Woman discovers WWII pilot husband is praised as hero by French village 67 years after his death

Woman discovers WWII pilot husband is praised as hero by French village 67 years after his death

Losing a loved one to war, as many did during the Second World War, is a terrible thing. But what's far worse is living in uncertainty, not knowing exactly what happened.

Six weeks after Peggy and Billie Harris, of Vernon, Texas, got married, he was shipped off to war, never to return. The First Lieutenant was one of the American soldiers who fought to liberate France from the Nazis, but after his disappearance his wife was given no clue as to what had happened.

It turns out that the fighter pilot was shot down and killed during his final mission on July 7, 1944 over Nazi-occupied northern France, but she didn't know this until 67 years later.

Due to a bureaucratic nightmare, this information never reached her. She spent years sending letters to her congressman with no success. At one point, she was told he was alive. Then she was told he was buried at one cemetery. Then she was told that those remains may not be him at all. In 2005, her congressman told her he was "still listed as 'missing in action' in the National Archives."

Regardless, Peggy decided not to remarry.

"Billie was married to me all of his life," she told CBS Evening News. "And I choose to be married to him all of my life."

However, 67 years after he disappeared, her cousin went through the official channels to request his military record to find out the truth once and for all. It turned out that he was listed as "killed in action," and there were no records of her congressman even looking into her husband's fate.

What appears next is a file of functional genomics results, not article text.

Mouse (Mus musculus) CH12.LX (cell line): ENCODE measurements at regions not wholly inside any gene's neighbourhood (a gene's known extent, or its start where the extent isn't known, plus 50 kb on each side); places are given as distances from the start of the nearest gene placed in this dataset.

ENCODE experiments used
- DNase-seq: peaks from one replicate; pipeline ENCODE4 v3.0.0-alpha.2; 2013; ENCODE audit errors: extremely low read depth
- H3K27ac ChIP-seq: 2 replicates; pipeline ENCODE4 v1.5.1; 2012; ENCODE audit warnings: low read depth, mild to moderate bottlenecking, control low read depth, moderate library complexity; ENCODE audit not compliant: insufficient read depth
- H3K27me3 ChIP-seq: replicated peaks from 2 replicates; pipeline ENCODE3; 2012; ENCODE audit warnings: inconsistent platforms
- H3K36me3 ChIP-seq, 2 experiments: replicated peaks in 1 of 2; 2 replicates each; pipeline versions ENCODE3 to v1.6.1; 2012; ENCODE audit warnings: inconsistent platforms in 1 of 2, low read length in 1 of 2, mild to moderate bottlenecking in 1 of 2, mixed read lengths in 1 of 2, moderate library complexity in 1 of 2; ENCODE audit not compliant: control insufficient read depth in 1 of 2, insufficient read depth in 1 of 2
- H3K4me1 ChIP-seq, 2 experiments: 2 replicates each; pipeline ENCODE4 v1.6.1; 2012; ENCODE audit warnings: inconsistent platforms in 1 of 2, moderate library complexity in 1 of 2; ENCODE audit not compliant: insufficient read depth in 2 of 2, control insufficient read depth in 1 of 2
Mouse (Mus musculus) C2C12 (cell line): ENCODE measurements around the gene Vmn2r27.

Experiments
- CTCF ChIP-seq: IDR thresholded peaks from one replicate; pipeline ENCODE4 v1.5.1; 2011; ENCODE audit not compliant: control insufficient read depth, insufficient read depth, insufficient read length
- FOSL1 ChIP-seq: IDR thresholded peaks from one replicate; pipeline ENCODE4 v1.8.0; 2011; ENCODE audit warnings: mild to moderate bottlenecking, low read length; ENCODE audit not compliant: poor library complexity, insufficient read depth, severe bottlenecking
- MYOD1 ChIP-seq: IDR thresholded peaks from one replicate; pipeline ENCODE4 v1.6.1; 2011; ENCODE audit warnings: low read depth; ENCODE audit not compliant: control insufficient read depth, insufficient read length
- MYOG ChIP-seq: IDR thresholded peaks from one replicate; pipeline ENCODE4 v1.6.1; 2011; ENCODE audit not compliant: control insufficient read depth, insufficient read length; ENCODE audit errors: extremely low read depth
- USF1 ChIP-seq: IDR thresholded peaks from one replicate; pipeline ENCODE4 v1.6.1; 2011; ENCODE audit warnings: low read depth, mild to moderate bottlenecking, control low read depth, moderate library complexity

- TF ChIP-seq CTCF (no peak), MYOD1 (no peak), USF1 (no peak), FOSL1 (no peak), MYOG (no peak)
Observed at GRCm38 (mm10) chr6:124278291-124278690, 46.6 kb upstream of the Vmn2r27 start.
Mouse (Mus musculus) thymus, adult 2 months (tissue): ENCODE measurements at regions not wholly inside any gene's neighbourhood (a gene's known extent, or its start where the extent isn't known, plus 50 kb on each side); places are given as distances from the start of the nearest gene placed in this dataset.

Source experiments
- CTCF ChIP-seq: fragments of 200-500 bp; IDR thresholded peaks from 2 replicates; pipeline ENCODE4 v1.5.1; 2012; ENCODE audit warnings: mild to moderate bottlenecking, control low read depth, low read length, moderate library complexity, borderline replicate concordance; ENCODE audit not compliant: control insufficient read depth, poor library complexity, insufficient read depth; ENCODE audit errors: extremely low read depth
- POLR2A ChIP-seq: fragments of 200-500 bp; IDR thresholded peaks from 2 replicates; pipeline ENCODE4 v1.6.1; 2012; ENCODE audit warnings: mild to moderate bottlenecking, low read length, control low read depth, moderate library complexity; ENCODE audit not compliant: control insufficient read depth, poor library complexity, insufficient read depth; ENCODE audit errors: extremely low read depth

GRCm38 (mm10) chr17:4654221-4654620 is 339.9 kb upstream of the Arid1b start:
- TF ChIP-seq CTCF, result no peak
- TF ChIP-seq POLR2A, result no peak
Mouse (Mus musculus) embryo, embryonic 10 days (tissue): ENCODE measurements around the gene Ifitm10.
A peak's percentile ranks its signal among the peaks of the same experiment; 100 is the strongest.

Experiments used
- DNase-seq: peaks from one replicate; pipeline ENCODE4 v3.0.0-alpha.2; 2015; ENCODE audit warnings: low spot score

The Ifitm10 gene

When she was asked how she felt about this fact, she said we all "have to learn to be forgiving".

But Peggy still had some things to learn. While Billie meant a lot to her, she had no idea that he also meant a lot to the town of Les Ventes, France, where his plane was shot down. In this small town, the main road is called Place Billie D. Harris, in honor of his actions. And three times a year for the last six decades, the townsfolk have been walking down to his grave to lay flowers and commemorate his sacrifice.

"When people speak of closure, they are people that haven't experienced anything like this," Peggy said.

They buried Billie in their local cemetery and covered the grave with flowers. Eventually his body was moved to the American cemetery at Normandy, but the residents still left flowers on his grave to pay their respects. Since learning this, Peggy has been making an annual pilgrimage to the nearby woods where the plane went down, escorted by the last living witness of Billie's crash.

According to the 91-year-old Guy Surleau, "Billie was able to maintain control of the plane despite his condition, and avoid the village."

"How can I not be grateful and hold these people very dear," Peggy said, after meeting the town and hearing them speak of her husband with such respect. However, Guy still wishes he could have done more.

"If only I was able to help", Guy said, according to CBS News.

"You did", Peggy told him.

"I like to think that he was still conscious enough to know that a friend stood by him," Peggy said, sobbing, as she stood beside Guy in the forest. "And that this man is that friend."

"We don't forget," the mayor told her, and Peggy echoed her words, "They don't forget."

As well as her annual pilgrimage, Peggy sends flowers to his grave in the American cemetery 10 times a year to keep the grave in full bloom. Thankfully, she finally learned of Billie's fate, and was able to share her grief with the town of Les Ventes.